Chapter 1
Chapter 2
Chapter 3
Chapter 4
Chapter 5
Chapter 6
Chapter 7
Chapter 8
Chapter 9
Chapter 10
Chapter 11
Chapter 12
Chapter 13
Chapter 14
Chapter 15
Chapter 16
Chapter 17
Chapter 18
Chapter 19
Chapter 20
Chapter 21
Chapter 22
Chapter 23
Chapter 24
Chapter 25
Chapter 26
Chapter 27
Chapter 28

Chapter 7

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Invoices were once about the only way to record sales, but the choice has expanded.  An invoice is used here as the baseline form to describe the recording of sales, and filling in many forms in QuickBooks.  About a dozen different means can be used, and one or more is quite likely to be useful for any business.  Intuit sells pre-printed forms for Product, Service, and Professional invoices.

Product Invoice            This is the baseline XE "product invoice"  invoice. The next two types simply display less and print less.  All cats are gray in the dark, and the internal record of every invoice is (at least) a product invoice

Service Invoice             Service businesses will (hopefully) find the  XE "service invoice" Service Invoice fits their needs.

Professional Invoice      XE "professional invoice" Professionals, such as attorneys, will find a wide description field, with the omission of quantity and unit price.

Customized Invoice      QuickBooks 5 provides XE "customized invoice" fully-customizable forms, with a chapter of their own.  Baseline content of invoices is tabulated below.  QuickBooks 4 allows custom columns, and selection of fields printed.  Earlier versions have less custom capability.  Customized invoices will not print onto Intuits pre-printed forms, but another small business near you might be eager to supply forms.

Estimates                      Estimates (QuickBooks Pro) may sell your customers on doing the job, but do not record sales of anything.  However, they are the basis of progress invoicing.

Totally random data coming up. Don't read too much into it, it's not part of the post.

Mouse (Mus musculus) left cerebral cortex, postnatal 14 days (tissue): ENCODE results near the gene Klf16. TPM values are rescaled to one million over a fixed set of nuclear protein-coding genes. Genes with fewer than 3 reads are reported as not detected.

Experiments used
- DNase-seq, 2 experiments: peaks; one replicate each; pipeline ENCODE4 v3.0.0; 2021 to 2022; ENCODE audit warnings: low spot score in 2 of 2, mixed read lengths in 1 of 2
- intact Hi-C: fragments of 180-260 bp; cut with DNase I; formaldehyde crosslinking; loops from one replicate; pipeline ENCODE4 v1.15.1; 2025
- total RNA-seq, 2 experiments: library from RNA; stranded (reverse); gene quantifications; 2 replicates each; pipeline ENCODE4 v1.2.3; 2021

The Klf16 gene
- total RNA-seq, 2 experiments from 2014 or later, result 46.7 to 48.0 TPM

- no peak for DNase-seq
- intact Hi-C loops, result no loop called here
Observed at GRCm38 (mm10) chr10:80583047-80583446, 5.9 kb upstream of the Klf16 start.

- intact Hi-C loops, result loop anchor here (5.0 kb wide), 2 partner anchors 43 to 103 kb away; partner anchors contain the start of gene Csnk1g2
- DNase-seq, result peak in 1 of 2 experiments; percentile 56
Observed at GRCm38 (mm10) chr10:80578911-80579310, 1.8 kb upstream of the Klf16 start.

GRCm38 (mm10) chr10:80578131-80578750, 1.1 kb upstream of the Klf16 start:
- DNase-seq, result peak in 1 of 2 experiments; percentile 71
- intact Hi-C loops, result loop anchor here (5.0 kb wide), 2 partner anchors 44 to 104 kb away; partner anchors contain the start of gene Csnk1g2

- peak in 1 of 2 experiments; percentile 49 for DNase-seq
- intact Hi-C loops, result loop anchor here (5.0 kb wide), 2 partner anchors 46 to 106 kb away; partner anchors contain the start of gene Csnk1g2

Progress Invoicing        You can bill for one part of the work quoted in an estimate, and then another, beginning with QuickBooks 5 Pro.  This is described in the Chapter 20.

Cash Sale Form            If you know it is a cash sale XE "cash sale" , a payment in full is built in.  This is a logical choice for this case.  However, in QuickBooks 4 and earlier, the customer QuickReport looks only in Accounts Receivable, and will not find cash sales, unless the report is customized

Cash Sale Invoice         Businesses using the original QuickBooks for DOS devised a cash sale invoice, and set it up as a memorized transaction.  It is not as convenient to use as the Cash Sale Form, but customer records are in Receivables, an advantage in earlier versions.

Daily Sales Invoice       Restaurants (also going back to the DOS days)  XE "daily sales invoice" have used this memorized invoice, as a sale to a customer named Daily Sales.  They often have to break out sales tax and liquor sales, and memorize the format they need.

Statement billing            Progressive billing through the month, on one form, is possible with statement billing, beginning with versions 4.0.  Invoices are not used.  Significant limitations, particularly the exclusion of sales tax, preclude statement billing for some businesses.

Customer register         Direct statement billing is done by entry in the customer register (a subset of the Receivables register.)

Make Deposits             The Make Deposits window (bank account chapter) works for recording cash income.  The income account is required, and entered directly.  Customer name is optional.  No record is produced for the customer.

Check Register             A Bank Account Register can be used to record a cash sale, on the same terms as Make Deposits.  A more likely use is for the recording of bank interest.

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Last modified: May 21, 2004